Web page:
Wednesday, March 16, 2011

Fixing a Problem Scene—4 Approaches

Interno--Baccio Maria Bacci--1888-1974Problem scenes. I usually have several areas that just don’t work in an unfinished manuscript.

If I’m writing my first draft, I’ll just totally skip past the problem and continue to the next scene in my book. No big deal. If I’m particularly bothered by it and just want to put it out of my mind, I’ll make a comment to myself in the margin of the manuscript with Track Changes and keep going.

But…at some point the problem area has to be dealt with.

There are a few different ways that I’ll usually approach this chore. The first is to see if I can cut the scene out completely. Really—if it’s that bad, do I really need it? Can I sum up the content in a different way—through dialogue or a short transition? Does the scene serve a purpose and propel my plot forward, or would it be all right to just leave it out altogether?

My second standby is to open a new Word document and rewrite the scene without looking at it…basically by just reading the previous scene and going from there. Sometimes even the old word choices will serve to mess me up and keep me from rewriting the scene stronger.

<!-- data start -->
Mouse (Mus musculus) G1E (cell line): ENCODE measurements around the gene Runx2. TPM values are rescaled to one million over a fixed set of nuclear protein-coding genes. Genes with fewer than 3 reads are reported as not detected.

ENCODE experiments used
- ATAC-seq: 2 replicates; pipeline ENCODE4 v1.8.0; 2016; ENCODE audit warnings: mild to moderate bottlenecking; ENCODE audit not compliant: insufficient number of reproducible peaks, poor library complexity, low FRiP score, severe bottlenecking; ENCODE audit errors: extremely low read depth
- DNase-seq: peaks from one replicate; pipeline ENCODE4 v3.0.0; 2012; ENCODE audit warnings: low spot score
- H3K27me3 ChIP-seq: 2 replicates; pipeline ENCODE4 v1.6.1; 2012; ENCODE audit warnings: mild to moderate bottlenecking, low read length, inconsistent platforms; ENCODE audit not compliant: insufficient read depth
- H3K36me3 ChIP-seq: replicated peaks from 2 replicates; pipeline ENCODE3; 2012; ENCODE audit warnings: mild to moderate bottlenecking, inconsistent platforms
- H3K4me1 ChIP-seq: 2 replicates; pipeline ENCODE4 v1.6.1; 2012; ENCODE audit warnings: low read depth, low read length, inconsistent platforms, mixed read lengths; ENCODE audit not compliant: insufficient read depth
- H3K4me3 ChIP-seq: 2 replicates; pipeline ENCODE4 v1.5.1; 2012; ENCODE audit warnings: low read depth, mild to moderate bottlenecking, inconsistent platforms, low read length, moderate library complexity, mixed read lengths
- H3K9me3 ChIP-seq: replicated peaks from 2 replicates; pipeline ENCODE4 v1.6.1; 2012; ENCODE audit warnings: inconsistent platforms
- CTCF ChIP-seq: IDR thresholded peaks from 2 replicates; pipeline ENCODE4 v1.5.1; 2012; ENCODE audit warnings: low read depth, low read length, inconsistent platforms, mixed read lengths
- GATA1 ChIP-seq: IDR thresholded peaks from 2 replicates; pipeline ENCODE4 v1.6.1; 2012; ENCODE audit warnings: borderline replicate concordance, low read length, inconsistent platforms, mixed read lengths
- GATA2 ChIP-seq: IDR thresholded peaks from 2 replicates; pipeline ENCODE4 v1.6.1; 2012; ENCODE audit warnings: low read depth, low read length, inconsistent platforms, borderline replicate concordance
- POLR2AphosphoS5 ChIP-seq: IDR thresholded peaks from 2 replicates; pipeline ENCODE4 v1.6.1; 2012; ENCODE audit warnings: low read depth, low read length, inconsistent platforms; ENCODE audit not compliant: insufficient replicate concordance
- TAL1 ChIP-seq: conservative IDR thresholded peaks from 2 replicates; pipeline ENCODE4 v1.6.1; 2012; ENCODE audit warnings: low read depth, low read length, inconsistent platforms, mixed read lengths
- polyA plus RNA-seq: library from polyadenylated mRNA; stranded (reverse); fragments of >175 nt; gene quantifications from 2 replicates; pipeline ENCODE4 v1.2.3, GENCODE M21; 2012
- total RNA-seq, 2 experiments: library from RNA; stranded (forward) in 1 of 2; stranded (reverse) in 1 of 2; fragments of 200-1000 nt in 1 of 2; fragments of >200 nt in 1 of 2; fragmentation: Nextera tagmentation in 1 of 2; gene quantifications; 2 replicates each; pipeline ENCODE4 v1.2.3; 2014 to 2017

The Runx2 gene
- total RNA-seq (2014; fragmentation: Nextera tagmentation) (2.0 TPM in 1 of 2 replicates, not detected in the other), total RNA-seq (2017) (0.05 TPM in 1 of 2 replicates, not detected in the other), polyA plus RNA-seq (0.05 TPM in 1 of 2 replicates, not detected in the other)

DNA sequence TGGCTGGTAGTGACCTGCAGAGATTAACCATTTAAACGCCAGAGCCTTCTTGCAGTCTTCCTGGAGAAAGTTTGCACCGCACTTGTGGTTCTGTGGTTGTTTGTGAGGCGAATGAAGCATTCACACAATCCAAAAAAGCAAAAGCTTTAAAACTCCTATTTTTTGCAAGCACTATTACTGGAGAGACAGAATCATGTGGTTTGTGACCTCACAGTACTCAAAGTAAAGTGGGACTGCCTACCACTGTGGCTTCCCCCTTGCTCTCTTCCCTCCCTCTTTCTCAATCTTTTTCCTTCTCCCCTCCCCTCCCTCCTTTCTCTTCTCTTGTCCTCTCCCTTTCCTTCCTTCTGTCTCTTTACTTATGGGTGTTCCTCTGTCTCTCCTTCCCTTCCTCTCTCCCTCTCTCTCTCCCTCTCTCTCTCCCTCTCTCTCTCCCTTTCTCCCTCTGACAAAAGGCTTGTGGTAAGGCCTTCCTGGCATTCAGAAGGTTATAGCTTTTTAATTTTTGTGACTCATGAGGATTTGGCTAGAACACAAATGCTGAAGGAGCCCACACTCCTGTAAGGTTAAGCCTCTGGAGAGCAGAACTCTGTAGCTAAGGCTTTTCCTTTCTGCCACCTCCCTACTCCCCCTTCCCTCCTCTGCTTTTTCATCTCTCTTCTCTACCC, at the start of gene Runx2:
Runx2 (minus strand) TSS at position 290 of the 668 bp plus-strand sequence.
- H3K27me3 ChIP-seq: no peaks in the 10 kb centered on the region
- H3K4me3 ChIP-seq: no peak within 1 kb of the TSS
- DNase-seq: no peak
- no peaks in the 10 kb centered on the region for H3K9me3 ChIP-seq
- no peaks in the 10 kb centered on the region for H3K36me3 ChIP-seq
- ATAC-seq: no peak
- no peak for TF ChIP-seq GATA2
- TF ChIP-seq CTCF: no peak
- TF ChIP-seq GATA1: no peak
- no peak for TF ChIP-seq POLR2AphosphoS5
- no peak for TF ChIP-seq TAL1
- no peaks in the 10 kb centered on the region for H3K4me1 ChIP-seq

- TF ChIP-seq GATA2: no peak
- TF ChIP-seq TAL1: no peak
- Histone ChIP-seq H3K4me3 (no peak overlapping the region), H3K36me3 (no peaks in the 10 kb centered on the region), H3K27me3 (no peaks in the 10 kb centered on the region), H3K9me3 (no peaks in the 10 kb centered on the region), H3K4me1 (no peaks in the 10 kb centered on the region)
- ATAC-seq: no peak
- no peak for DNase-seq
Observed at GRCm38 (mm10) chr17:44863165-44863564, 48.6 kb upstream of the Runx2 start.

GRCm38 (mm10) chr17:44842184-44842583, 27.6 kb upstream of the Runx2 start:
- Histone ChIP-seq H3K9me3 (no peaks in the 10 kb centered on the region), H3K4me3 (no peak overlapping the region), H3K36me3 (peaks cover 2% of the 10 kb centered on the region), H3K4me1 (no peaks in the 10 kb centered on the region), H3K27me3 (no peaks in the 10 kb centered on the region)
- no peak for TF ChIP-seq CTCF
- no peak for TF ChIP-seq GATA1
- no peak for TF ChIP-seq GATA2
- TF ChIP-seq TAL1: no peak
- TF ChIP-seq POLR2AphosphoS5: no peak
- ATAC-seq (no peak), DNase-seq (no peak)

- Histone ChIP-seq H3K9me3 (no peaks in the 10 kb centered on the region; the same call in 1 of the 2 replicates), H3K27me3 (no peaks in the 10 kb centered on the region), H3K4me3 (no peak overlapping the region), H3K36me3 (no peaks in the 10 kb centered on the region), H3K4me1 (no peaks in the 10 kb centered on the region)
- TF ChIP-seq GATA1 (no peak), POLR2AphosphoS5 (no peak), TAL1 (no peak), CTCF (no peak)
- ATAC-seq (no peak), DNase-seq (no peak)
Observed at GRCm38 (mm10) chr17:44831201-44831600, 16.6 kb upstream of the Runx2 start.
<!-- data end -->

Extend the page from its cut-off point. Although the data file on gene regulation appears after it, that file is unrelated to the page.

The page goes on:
Now I have a new technique to work with, courtesy of my writing friend Jan Morrison. She calls her technique ‘free fall’ and it applies the best of brainstorming—the stream of consciousness approach—to a problem scene.

Jan advises going to the problem area and picking out one thing about the page/scene that you like. It might be a great phrase or sentence. Then you put that snippet up at the top of a blank page and do a free fall/stream of consciousness exercise with it---until you reach the end of the thought or concept. Then, Jan advises taking the best out of that exercise and do the same thing, again, on a new sheet of paper. This sounds like a great way to explore a concept and a fresh way to take a look at a problem area. Jan calls it ‘mining for gold,’ and she further explains the free fall approach here.

A fourth way to a approach the problem scene is by distance from the manuscript or other ways of looking at the scene with new eyes. There are different ways to accomplish this—by actually letting time pass, by printing the scene and reading it on paper, reading the scene aloud, reading it in a different font, etc. I don’t always have a lot of time to just let a manuscript sit, but I do like printing it out or reading it aloud to better diagnose what’s wrong.

How about you? What do you do when you’re faced with a scene that doesn’t work?